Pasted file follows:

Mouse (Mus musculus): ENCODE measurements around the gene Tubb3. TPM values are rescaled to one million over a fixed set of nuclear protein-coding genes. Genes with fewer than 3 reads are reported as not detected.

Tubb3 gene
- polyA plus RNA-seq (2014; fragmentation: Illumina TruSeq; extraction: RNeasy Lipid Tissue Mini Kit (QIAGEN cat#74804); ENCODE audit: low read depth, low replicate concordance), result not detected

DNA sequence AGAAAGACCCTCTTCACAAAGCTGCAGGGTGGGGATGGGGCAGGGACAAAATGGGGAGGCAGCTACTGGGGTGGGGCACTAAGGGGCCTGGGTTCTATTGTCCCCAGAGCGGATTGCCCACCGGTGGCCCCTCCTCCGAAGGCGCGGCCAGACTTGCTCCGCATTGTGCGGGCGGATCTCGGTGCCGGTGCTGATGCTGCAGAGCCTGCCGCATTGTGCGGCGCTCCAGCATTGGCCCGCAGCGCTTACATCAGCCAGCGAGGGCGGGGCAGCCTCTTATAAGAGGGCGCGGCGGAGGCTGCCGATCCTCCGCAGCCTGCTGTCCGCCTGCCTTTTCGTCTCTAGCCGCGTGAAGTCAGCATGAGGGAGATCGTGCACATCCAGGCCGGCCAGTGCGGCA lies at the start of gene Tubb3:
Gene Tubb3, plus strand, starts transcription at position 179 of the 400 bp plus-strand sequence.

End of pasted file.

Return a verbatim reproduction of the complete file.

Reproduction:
Mouse (Mus musculus): ENCODE measurements around the gene Tubb3. TPM values are rescaled to one million over a fixed set of nuclear protein-coding genes. Genes with fewer than 3 reads are reported as not detected.

Tubb3 gene
- polyA plus RNA-seq (2014; fragmentation: Illumina TruSeq; extraction: RNeasy Lipid Tissue Mini Kit (QIAGEN cat#74804); ENCODE audit: low read depth, low replicate concordance), result not detected

DNA sequence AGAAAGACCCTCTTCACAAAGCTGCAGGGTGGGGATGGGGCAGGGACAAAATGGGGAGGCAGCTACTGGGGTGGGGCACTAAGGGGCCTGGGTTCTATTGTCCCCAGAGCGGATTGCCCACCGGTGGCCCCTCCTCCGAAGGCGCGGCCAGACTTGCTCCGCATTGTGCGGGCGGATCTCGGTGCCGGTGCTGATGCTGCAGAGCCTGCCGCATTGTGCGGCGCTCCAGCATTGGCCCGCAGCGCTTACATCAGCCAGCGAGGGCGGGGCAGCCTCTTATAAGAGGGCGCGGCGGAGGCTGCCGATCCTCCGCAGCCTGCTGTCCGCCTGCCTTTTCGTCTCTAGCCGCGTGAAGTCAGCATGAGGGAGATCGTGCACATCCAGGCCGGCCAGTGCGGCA lies at the start of gene Tubb3:
Gene Tubb3, plus strand, starts transcription at position 179 of the 400 bp plus-strand sequence.